Horace Lecoq de Boisbaudran

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Horace Lecoq de Boisbaudran

Horace Lecoq de Boisbaudran (May 14, 1802 – August 7, 1897) was a French artist and teacher.

He was born in Paris. Boisbaudran was admitted in 1819 to the École des Beaux-Arts where he studied under Peyron and Guillon Lethière. He exhibited at the Salon in 1831 and 1840, and became a professor at the academy.

As a drawing instructor he became known for his innovative method which emphasized memorization.[1] His students were instructed to visit the Louvre, where they were to carefully study a painting in order to reproduce it from memory later, in the studio. This exercise was intended to help the student to discover his own visual language.[1]

Among Lecoq de Boisbaudran's best-known students were Rodin, Fantin-Latour, and Alphonse Legros.[2] Others who studied with him include Jules Chéret, Léon Lhermitte, and Jean Charles Cazin. Lecoq de Boisbaudran died in Paris on August 7, 1897.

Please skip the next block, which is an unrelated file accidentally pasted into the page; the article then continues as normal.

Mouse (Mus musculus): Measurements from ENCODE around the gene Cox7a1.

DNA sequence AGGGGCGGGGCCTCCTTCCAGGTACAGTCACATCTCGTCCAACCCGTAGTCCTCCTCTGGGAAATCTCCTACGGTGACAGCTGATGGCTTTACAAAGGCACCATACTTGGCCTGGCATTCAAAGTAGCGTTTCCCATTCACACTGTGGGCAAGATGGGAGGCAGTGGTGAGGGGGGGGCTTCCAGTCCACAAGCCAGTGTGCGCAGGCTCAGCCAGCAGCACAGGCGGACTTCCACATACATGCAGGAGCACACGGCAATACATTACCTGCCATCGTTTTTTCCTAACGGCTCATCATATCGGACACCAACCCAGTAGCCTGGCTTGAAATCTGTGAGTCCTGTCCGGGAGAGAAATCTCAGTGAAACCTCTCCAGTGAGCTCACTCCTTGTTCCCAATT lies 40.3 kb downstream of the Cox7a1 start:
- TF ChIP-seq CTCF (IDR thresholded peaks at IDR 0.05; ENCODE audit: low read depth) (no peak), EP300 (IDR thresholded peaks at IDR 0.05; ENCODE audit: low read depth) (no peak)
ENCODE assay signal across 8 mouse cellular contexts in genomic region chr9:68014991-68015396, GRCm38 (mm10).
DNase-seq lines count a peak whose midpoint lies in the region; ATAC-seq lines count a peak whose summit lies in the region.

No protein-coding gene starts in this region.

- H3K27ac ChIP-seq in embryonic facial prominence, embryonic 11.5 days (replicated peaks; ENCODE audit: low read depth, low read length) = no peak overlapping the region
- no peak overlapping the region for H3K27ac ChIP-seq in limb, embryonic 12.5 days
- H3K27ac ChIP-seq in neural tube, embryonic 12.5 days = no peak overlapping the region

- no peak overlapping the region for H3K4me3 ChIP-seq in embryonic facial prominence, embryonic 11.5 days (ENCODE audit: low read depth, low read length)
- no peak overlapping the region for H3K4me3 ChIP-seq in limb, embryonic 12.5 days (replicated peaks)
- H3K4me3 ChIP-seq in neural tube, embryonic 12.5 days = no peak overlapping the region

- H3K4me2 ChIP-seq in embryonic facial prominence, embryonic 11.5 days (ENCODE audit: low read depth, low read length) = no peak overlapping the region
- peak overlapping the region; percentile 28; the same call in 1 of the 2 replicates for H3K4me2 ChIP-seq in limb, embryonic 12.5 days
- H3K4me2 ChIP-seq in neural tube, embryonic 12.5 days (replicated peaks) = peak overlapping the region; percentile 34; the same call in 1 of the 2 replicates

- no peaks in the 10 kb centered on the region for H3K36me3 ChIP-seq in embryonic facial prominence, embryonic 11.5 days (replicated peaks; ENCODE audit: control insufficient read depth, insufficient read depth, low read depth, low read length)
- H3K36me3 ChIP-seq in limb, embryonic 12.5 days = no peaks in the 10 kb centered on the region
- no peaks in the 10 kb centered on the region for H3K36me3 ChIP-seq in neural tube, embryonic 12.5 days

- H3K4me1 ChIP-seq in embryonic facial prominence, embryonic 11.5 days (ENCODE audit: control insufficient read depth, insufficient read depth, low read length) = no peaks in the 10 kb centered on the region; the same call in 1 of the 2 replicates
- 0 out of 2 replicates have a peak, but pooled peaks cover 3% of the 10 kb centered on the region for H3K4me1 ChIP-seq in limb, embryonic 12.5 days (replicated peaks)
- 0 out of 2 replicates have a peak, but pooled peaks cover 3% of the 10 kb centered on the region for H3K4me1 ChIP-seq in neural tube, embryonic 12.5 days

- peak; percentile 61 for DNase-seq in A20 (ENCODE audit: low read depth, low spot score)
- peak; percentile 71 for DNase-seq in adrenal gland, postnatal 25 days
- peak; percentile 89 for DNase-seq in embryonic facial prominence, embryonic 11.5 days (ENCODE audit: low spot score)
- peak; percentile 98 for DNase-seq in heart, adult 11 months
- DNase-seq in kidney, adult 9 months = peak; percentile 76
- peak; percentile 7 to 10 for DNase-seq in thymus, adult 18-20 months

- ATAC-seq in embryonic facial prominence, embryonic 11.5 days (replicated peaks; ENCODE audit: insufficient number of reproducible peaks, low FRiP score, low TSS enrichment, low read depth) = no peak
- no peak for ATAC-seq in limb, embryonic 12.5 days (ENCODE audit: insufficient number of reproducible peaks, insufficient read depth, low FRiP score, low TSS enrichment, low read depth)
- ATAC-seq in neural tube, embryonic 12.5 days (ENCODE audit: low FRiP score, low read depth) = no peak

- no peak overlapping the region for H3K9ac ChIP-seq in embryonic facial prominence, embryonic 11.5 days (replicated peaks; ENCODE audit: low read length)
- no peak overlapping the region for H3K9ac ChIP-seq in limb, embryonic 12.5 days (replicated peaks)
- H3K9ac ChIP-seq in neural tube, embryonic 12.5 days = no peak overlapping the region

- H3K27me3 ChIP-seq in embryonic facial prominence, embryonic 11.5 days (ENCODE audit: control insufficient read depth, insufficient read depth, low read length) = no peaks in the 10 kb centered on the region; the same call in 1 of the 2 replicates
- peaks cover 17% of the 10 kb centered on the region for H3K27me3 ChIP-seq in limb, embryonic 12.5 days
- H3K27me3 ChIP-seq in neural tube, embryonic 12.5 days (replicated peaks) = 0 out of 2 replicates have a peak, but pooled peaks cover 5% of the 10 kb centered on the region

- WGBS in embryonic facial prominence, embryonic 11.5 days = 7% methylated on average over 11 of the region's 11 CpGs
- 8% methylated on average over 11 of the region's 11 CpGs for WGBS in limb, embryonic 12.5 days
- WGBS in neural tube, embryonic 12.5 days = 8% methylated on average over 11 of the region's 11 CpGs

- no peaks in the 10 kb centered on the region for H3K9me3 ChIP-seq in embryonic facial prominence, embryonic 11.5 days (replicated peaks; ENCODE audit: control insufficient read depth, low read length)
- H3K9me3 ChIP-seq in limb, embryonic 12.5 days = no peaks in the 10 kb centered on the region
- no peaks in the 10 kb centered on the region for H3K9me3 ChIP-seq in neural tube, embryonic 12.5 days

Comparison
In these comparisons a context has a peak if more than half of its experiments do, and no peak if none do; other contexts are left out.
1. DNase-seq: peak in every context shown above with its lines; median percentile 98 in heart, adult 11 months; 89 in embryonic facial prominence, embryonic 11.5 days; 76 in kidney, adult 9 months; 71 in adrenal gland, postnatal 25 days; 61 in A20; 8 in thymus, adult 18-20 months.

Books by Lecoq de Boisbaudran[edit]

  • Éducation de la mémoire pittoresque, Paris, 1848.
  • Éducation de la mémoire pittoresque, application aux arts du dessin, 2e éd. augmentée, Paris, Bance, 1862.
  • Lettres à un jeune professeur, Paris, Morel, 1876.
  • Un Coup d'œil à l'enseignement aux Beaux-Arts, Paris, Morel, 1879.
  • L'Éducation de la mémoire pittoresque et la formation de l'artiste, publié par L.D. Luard, Paris, Laurens, 1920 (compilation of the preceding titles).

Notes[edit]

  1. ^ a b McConkey and Robin 1995, p. 11.
  2. ^ State University of New York at Binghamton 1974, p. 34.

References[edit]

  • McConkey, Kenneth, and Anna Gruetzner Robin. 1995. Impressionism in Britain. Yale University Press. ISBN 0-300-06334-2.
  • State University of New York at Binghamton. 1974. Strictly academic : life drawing in the nineteenth century : a loan exhibition organized by the University Art Gallery, State University of New York at Binghamton. Binghamton: The Gallery.